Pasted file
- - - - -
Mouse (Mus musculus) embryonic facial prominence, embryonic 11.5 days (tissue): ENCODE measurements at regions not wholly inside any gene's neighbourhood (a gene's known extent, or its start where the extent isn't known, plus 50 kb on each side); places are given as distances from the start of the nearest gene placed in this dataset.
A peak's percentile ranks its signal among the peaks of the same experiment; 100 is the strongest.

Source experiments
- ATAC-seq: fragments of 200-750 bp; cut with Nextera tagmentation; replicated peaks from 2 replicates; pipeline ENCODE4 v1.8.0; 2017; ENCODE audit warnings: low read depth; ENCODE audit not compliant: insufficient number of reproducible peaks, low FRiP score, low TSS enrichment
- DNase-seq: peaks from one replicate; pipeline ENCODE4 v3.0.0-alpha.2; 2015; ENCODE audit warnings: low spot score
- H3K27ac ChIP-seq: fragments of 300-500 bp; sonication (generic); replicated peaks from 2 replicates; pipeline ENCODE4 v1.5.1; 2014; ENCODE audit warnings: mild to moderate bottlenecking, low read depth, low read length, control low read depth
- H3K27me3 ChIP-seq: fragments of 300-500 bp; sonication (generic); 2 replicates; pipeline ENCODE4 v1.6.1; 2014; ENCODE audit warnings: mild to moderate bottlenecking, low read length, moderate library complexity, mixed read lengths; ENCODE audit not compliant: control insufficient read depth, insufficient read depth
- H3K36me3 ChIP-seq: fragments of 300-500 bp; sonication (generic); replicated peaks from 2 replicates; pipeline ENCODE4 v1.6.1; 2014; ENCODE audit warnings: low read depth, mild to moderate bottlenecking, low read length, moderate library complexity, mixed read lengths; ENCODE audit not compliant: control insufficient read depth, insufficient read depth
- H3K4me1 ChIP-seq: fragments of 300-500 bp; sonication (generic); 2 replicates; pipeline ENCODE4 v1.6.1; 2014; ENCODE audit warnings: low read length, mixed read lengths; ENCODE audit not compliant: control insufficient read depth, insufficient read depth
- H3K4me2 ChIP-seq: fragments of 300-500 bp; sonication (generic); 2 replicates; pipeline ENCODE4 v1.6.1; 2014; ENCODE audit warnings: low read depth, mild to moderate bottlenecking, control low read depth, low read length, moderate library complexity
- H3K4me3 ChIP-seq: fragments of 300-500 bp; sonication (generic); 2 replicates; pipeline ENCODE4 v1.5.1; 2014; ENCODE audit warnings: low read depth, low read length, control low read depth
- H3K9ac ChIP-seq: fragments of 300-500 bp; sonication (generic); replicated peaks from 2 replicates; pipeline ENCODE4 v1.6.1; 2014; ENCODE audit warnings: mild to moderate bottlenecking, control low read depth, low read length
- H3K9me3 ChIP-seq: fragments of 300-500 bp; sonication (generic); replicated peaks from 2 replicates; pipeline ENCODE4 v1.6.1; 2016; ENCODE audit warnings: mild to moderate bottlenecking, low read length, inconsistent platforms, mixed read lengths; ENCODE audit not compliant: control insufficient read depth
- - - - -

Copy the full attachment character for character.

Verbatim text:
Mouse (Mus musculus) embryonic facial prominence, embryonic 11.5 days (tissue): ENCODE measurements at regions not wholly inside any gene's neighbourhood (a gene's known extent, or its start where the extent isn't known, plus 50 kb on each side); places are given as distances from the start of the nearest gene placed in this dataset.
A peak's percentile ranks its signal among the peaks of the same experiment; 100 is the strongest.

Source experiments
- ATAC-seq: fragments of 200-750 bp; cut with Nextera tagmentation; replicated peaks from 2 replicates; pipeline ENCODE4 v1.8.0; 2017; ENCODE audit warnings: low read depth; ENCODE audit not compliant: insufficient number of reproducible peaks, low FRiP score, low TSS enrichment
- DNase-seq: peaks from one replicate; pipeline ENCODE4 v3.0.0-alpha.2; 2015; ENCODE audit warnings: low spot score
- H3K27ac ChIP-seq: fragments of 300-500 bp; sonication (generic); replicated peaks from 2 replicates; pipeline ENCODE4 v1.5.1; 2014; ENCODE audit warnings: mild to moderate bottlenecking, low read depth, low read length, control low read depth
- H3K27me3 ChIP-seq: fragments of 300-500 bp; sonication (generic); 2 replicates; pipeline ENCODE4 v1.6.1; 2014; ENCODE audit warnings: mild to moderate bottlenecking, low read length, moderate library complexity, mixed read lengths; ENCODE audit not compliant: control insufficient read depth, insufficient read depth
- H3K36me3 ChIP-seq: fragments of 300-500 bp; sonication (generic); replicated peaks from 2 replicates; pipeline ENCODE4 v1.6.1; 2014; ENCODE audit warnings: low read depth, mild to moderate bottlenecking, low read length, moderate library complexity, mixed read lengths; ENCODE audit not compliant: control insufficient read depth, insufficient read depth
- H3K4me1 ChIP-seq: fragments of 300-500 bp; sonication (generic); 2 replicates; pipeline ENCODE4 v1.6.1; 2014; ENCODE audit warnings: low read length, mixed read lengths; ENCODE audit not compliant: control insufficient read depth, insufficient read depth
- H3K4me2 ChIP-seq: fragments of 300-500 bp; sonication (generic); 2 replicates; pipeline ENCODE4 v1.6.1; 2014; ENCODE audit warnings: low read depth, mild to moderate bottlenecking, control low read depth, low read length, moderate library complexity
- H3K4me3 ChIP-seq: fragments of 300-500 bp; sonication (generic); 2 replicates; pipeline ENCODE4 v1.5.1; 2014; ENCODE audit warnings: low read depth, low read length, control low read depth
- H3K9ac ChIP-seq: fragments of 300-500 bp; sonication (generic); replicated peaks from 2 replicates; pipeline ENCODE4 v1.6.1; 2014; ENCODE audit warnings: mild to moderate bottlenecking, control low read depth, low read length
- H3K9me3 ChIP-seq: fragments of 300-500 bp; sonication (generic); replicated peaks from 2 replicates; pipeline ENCODE4 v1.6.1; 2016; ENCODE audit warnings: mild to moderate bottlenecking, low read length, inconsistent platforms, mixed read lengths; ENCODE audit not compliant: control insufficient read depth